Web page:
1-Hexene (hex-1-ene) is an organic compound with the formula C6H12. It is an alkene that is classified in industry as higher olefin and an alpha-olefin, the latter term meaning that the double bond is located at the alpha (primary) position, endowing the compound with higher reactivity and thus useful chemical properties. 1-Hexene is an industrially significant linear alpha olefin. 1-Hexene is a colourless liquid.

Preferred IUPAC name
Other names
Hexene, Hexylene, Butyl ethylene
3D model (JSmol)
ECHA InfoCard 100.008.868
EC Number
  • 209-753-1
RTECS number
  • MP6670000
UN number 2370
  • InChI=1S/C6H12/c1-3-5-6-4-2/h3H,1,4-6H2,2H3 Y
  • InChI=1/C6H12/c1-3-5-6-4-2/h3H,1,4-6H2,2H3
Molar mass 84.162 g·mol−1
Appearance Colorless liquid
Density 0.673 g/cm3
Melting point −139.8 °C (−219.6 °F; 133.3 K)
Boiling point 63 °C (145 °F; 336 K)
Viscosity 0.51 cP (0.51 mPa·s) at 28°C
GHS labelling:
H225, H304, H319
P210, P233, P240, P241, P242, P243, P264, P280, P301+P310, P303+P361+P353, P305+P351+P338, P331, P337+P313, P370+P378, P403+P235, P405, P501
Safety data sheet (SDS) External MSDS
Supplementary data page
1-Hexene (data page)
Except where otherwise noted, data are given for materials in their standard state (at 25 °C [77 °F], 100 kPa).
N verify (what is YN ?)
Infobox references


1-Hexene is commonly manufactured by two general routes: (i) full-range processes via the oligomerization of ethylene and (ii) on-purpose technology. A minor route to 1-hexene, used commercially on smaller scales, is the dehydration of hexanol. Prior to the 1970s, 1-hexene was also manufactured by the thermal cracking of waxes. Linear internal hexenes were manufactured by chlorination/dehydrochlorination of linear paraffins.[1]

"Ethylene oligomerization" combines ethylene molecules to produce linear alpha-olefins of various chain lengths with an even number of carbon atoms. This approach result in a distribution or “full range” of alpha-olefins. The Shell higher olefin process (SHOP) employs this approach. Linde and SABIC have developed the α-SABLIN technology using the oligomerization of ethylene to produce 21 percent 1-hexene. CP Chemicals and Innovene also have full-range processes. Typically, 1-hexene content ranges from about twenty percent distribution in the Ethyl (Innovene) process, whereas only twelve percent of distribution in the CP Chemicals and Idemitsu processes.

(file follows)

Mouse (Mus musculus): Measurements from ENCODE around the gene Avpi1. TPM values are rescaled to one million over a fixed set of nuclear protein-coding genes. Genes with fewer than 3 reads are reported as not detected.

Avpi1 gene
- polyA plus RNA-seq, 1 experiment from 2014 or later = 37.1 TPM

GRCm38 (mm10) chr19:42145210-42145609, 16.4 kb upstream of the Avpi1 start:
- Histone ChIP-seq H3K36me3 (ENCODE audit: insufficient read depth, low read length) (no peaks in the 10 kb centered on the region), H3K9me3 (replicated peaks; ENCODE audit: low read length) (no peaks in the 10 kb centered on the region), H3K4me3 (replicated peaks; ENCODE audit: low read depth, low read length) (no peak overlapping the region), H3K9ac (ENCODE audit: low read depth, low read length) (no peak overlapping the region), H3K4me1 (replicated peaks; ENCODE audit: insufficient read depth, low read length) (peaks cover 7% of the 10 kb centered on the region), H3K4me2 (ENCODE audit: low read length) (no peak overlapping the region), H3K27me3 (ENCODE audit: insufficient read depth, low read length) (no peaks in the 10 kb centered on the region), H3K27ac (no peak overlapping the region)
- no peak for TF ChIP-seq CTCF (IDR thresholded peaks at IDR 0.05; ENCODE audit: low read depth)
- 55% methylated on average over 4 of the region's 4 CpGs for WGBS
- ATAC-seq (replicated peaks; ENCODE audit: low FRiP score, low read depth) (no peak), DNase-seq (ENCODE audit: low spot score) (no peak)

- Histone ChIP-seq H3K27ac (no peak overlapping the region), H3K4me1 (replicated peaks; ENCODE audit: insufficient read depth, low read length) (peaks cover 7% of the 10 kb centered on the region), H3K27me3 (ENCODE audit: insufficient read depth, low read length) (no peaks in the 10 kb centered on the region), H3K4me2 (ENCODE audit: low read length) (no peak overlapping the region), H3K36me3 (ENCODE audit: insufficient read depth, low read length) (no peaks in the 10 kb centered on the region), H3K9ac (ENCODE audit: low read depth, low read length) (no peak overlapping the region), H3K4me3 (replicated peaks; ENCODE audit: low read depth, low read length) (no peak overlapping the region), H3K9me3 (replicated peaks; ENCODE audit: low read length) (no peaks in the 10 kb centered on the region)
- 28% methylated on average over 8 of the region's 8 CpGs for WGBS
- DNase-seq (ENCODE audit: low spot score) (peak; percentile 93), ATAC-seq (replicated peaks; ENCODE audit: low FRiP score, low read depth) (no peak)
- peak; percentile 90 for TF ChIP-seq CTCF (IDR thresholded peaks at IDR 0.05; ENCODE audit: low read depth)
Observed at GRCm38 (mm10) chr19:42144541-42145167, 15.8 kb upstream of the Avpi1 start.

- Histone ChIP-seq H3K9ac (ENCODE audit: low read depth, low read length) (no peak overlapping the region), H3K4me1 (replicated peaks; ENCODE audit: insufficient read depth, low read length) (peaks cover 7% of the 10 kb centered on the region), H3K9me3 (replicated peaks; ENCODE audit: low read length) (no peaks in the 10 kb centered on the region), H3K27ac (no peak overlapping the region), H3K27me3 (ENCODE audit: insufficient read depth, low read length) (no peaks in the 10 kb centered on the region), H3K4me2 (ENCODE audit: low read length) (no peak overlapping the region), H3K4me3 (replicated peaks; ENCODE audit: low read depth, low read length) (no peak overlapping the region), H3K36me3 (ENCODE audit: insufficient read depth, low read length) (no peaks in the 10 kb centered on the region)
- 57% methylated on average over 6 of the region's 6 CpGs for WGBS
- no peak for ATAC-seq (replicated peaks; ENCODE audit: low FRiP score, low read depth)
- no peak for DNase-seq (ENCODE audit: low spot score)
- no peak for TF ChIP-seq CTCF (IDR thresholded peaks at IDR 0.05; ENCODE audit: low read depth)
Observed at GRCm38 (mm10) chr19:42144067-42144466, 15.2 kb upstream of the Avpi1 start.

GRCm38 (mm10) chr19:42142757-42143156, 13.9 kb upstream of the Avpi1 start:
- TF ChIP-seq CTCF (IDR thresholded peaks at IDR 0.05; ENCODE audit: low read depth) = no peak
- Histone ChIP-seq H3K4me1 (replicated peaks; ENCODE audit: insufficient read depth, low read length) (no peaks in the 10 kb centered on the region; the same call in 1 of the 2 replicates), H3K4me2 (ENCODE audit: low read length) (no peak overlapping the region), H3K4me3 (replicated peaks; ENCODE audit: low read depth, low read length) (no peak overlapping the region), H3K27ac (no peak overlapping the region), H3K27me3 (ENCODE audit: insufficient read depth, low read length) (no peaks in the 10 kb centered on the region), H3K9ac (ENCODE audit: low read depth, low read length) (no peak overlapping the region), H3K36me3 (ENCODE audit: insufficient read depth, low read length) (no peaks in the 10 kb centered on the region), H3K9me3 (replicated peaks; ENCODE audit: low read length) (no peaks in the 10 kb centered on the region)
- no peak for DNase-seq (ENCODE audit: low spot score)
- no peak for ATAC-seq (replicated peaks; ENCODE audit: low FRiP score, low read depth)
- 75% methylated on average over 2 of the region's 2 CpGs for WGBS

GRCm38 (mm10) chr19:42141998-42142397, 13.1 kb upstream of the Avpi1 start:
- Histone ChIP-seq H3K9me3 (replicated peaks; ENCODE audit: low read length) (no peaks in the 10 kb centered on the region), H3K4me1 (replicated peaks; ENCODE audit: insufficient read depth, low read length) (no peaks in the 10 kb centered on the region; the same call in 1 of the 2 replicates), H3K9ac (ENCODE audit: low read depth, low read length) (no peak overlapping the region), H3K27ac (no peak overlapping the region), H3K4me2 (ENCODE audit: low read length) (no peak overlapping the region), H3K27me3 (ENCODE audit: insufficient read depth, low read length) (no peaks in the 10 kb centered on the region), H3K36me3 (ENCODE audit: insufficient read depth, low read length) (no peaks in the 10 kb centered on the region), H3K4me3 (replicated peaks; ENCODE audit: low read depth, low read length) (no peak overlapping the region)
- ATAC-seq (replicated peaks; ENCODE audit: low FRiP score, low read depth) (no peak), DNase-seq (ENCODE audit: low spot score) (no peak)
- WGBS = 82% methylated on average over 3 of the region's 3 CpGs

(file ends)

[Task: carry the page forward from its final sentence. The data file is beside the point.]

An on purpose route to 1-hexene using ethylene trimerization was first brought on stream in Qatar in 2003 by Chevron-Phillips. A second plant was scheduled to start in 2011 in Saudi Arabia and a third planned for 2014 in the US.[2] The Sasol process is also considered an on-purpose route to 1-hexene. Sasol commercially employs Fischer–Tropsch synthesis to make fuels from synthesis gas derived from coal. The synthesis recovers 1-hexene from the aforementioned fuel streams, where the initial 1-hexene concentration cut may be 60% in a narrow distillation, with the remainder being vinylidenes, linear and branched internal olefins, linear and branched paraffins, alcohols, aldehydes, carboxylic acids, and aromatic compounds. The trimerization of ethylene by homogeneous catalysts has been demonstrated.[3] An alternative on-purpose route has been reported by Lummus Technology.[4]


The primary use of 1-hexene is as a comonomer in production of polyethylene. High-density polyethylene (HDPE) and linear low-density polyethylene (LLDPE) use approximately 2–4% and 8–10% of comonomers, respectively.

Another significant use of 1-hexene is the production of the linear aldehyde heptanal via hydroformylation (oxo synthesis). Heptanal can be converted to the short-chain fatty acid heptanoic acid or the alcohol heptanol.

The chemical is used in the synthesis of flavors, perfumes, dyes and resins.


1-Hexene is considered dangerous because in liquid and vapor form it is highly flammable and may be fatal if swallowed and enters airways.

The widespread use of 1-hexene may result in its release to the environment through various waste streams. The substance is toxic to aquatic organisms.[5]


  1. Lappin, George (Editor), Alpha Olefins Applications Handbook, Marcel Dekker Inc., ISBN 978-0-8247-7895-8
  2. (18 October 2010) Chevron Phillips Chemical announces plans for world-scale 1-hexene plant Archived 2014-11-29 at the Wayback Machine Plastinfo, Plastics Industry Directory, Retrieved 30 September 2011
  3. David S. McGuinness, Peter Wasserscheid, Wilhelm Keim, David Morgan, John T. Dixon, Annette Bollmann, Hulisani Maumela, Fiona Hess, and Ulli Englert "First Cr(III)−SNS Complexes and Their Use as Highly Efficient Catalysts for the Trimerization of Ethylene to 1-Hexene" J. Am. Chem. Soc., 2003, volume 125, pp 5272–5273. doi:10.1021/ja034752f.
  4. "To make better decisions, you need to see the big picture".
  5. "1-Hexene". PubChem. National Institutes of Health. Retrieved 21 January 2019.
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